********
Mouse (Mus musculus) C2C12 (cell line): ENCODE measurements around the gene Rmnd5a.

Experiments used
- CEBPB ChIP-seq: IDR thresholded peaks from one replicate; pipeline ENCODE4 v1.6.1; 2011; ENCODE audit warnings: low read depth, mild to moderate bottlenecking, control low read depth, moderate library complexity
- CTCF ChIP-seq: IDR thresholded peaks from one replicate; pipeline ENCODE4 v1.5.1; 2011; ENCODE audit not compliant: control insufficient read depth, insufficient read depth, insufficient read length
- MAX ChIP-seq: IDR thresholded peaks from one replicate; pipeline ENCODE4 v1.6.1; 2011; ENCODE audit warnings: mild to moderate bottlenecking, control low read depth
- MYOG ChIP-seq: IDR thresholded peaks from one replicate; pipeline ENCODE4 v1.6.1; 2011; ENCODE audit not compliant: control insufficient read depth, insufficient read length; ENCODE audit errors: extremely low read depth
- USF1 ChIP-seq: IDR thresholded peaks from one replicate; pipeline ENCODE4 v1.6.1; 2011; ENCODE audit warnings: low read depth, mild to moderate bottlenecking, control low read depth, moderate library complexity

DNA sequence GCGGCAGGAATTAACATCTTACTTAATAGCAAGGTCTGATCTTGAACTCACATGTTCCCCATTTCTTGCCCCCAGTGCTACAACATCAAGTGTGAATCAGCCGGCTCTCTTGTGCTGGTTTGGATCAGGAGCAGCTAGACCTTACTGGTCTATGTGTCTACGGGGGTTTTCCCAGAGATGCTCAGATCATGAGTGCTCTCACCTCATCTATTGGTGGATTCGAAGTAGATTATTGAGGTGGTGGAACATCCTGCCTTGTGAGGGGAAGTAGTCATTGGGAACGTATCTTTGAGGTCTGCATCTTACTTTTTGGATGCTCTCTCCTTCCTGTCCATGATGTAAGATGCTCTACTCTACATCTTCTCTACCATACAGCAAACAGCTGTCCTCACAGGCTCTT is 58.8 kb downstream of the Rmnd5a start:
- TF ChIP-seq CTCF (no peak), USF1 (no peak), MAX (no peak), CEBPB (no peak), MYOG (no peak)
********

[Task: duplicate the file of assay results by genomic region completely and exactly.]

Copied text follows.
Mouse (Mus musculus) C2C12 (cell line): ENCODE measurements around the gene Rmnd5a.

Experiments used
- CEBPB ChIP-seq: IDR thresholded peaks from one replicate; pipeline ENCODE4 v1.6.1; 2011; ENCODE audit warnings: low read depth, mild to moderate bottlenecking, control low read depth, moderate library complexity
- CTCF ChIP-seq: IDR thresholded peaks from one replicate; pipeline ENCODE4 v1.5.1; 2011; ENCODE audit not compliant: control insufficient read depth, insufficient read depth, insufficient read length
- MAX ChIP-seq: IDR thresholded peaks from one replicate; pipeline ENCODE4 v1.6.1; 2011; ENCODE audit warnings: mild to moderate bottlenecking, control low read depth
- MYOG ChIP-seq: IDR thresholded peaks from one replicate; pipeline ENCODE4 v1.6.1; 2011; ENCODE audit not compliant: control insufficient read depth, insufficient read length; ENCODE audit errors: extremely low read depth
- USF1 ChIP-seq: IDR thresholded peaks from one replicate; pipeline ENCODE4 v1.6.1; 2011; ENCODE audit warnings: low read depth, mild to moderate bottlenecking, control low read depth, moderate library complexity

DNA sequence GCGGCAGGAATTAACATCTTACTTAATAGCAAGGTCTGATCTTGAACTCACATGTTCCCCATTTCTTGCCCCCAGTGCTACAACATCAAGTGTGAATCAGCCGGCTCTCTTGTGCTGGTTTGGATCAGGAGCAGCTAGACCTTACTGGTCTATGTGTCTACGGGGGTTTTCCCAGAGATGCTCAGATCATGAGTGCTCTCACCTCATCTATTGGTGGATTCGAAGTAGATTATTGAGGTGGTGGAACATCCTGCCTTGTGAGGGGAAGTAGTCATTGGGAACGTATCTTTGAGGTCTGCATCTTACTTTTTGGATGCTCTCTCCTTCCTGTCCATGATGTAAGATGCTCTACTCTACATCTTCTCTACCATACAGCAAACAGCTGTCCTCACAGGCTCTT is 58.8 kb downstream of the Rmnd5a start:
- TF ChIP-seq CTCF (no peak), USF1 (no peak), MAX (no peak), CEBPB (no peak), MYOG (no peak)